Eiruvin 5a-6b: Building Fences

By: Rabbi Jay Kelman |

The halachic system, like most other disciplines, has both a theoretical framework and a practical application--and the two do not always coincide. While this may be frustrating at times, no system can operate in an abstract world, devoid of a multitude of factors that may impact on practical rulings. An important measure of a great posek(decisor of Jewish law) lies in his ability to apply his expert knowledge in halacha from the abstract world to real-life situations. This application can lead to decisions that are more lenient or more strict than the pure, theoretical halacha would demand. This idea goes a long way towards explaining why two people who ask the exact same question one after another may get a different response, each befitting their personal situation. Halacha, at least in its applied state, is as much an art as a science.

The more learned a community, the more room to be lenient. Jews who are less well informed require a stricter approach to the law; lacking nuance and sophistication in their understanding of Judaism, they are liable to misapply a leniency to areas where it may not be warranted.

The Talmud (Eiruvin 5b-6a) records a dispute regarding a situation in which there is a breach in one of the side walls of the eiruv. Rav Hanin the son of Rava quotes Rav as saying that the eiruv remains kosher as long as the breach in the side wall is less than 10 amot, cubits, (approximately 18 feet), whereas Rav Huna invalidates the eiruv even if the breach is only 4 cubits wide. In order to deduce support for his view, Rav Huna relates a story that Rav himself was visiting Damharia, and he issued a ruling that the eiruv was invalid with a breach of 4 amot. Rav Hanin responded that "he [Rav] found a valley and built a fence". Rashi explains that the people of Damharia were ignorant and negligent in their observance of mitzvoth, so Rav was forced to be strict to protect the law-just as a person who digs a ditch will build a protective fence around it. But under normal circumstances, Rav would agree with Rav Hanin that a wall may have a breach up to 10 amot.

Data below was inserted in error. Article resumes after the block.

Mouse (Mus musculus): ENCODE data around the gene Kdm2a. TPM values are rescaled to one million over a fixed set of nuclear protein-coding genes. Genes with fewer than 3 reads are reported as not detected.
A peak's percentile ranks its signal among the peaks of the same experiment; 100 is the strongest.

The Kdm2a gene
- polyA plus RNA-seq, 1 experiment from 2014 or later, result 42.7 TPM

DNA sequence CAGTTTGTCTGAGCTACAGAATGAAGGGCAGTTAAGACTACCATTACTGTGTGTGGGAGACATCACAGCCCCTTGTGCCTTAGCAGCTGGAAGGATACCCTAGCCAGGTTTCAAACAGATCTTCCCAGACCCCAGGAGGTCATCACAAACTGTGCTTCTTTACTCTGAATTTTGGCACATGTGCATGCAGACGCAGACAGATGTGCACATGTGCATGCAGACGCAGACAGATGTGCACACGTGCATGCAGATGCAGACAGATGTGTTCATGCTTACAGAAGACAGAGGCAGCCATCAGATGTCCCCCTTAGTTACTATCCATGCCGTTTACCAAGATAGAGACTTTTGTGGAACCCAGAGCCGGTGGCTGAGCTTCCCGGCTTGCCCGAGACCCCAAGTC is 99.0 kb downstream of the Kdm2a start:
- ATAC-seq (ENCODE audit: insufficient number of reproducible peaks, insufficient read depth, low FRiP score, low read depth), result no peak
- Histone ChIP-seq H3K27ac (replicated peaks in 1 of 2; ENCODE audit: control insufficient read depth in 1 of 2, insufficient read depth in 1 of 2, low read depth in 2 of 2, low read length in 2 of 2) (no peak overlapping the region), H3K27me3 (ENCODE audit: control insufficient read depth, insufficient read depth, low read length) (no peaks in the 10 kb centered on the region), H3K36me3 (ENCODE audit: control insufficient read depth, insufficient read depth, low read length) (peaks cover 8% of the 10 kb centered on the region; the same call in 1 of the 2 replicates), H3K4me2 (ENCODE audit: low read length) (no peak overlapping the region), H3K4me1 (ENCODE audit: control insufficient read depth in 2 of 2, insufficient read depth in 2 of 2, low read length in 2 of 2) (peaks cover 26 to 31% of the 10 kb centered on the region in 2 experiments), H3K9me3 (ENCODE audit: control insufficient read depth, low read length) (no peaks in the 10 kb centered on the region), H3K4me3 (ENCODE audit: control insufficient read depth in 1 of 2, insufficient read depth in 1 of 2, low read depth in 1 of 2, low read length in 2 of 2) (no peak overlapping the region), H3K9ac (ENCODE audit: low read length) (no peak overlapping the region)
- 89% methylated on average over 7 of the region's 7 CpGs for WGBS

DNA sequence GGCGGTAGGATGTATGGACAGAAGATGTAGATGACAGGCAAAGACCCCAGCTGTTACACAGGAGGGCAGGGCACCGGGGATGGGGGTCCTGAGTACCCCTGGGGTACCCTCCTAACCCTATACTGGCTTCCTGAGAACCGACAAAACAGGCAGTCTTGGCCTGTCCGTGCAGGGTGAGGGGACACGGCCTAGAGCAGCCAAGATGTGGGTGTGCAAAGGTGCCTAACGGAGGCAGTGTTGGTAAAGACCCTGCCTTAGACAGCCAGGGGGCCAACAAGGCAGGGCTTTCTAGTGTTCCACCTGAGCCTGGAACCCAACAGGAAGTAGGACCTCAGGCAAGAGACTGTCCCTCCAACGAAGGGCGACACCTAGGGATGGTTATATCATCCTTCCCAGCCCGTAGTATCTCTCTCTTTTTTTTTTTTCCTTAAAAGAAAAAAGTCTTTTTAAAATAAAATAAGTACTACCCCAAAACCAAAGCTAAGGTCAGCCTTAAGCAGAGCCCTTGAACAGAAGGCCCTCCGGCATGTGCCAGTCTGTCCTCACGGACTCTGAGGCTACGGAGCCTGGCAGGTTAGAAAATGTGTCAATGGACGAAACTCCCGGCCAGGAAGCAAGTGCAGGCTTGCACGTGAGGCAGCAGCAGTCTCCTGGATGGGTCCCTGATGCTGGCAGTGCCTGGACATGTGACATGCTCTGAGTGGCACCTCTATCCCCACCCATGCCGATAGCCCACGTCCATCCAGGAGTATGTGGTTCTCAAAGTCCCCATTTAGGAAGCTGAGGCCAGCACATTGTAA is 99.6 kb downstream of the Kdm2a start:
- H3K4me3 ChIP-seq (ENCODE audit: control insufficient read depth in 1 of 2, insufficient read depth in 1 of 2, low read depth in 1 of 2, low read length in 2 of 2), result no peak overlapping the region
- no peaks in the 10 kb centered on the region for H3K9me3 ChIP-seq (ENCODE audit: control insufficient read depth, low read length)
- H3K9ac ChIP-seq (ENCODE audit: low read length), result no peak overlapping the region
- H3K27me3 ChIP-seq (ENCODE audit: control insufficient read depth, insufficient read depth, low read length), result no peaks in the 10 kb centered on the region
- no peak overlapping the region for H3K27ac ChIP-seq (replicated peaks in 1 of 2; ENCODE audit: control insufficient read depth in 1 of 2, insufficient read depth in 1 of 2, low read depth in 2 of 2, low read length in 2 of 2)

While some might find this upsetting or even intellectually dishonest, this is the way a society must work. An investor who is ill informed and unable to ask questions should expect to make less money. Or, to use a tag line from years ago, "an educated consumer is our best customer". And while in the past, the doctor's word was akin to the word of God, today they are forced to stay on their toes as patients question their every decision. 

If we are forced to rely blindly on rabbis, we should expect to hear the most extreme of positions. But if we become educated Jews, we will be raise questions ourselves, supply nuance to our reasoning, and allow for a more complex (and lenient) response. At the same time, it will allow rabbis to address questions on their merits rather than on their repercussions.

 "An ignoramus cannot be pious" (Avot 2:5). Only a learned community can have the full range of Jewish law at their disposal. Let us seek that knowledge, so that instead of building fences, we will be able to tear them down.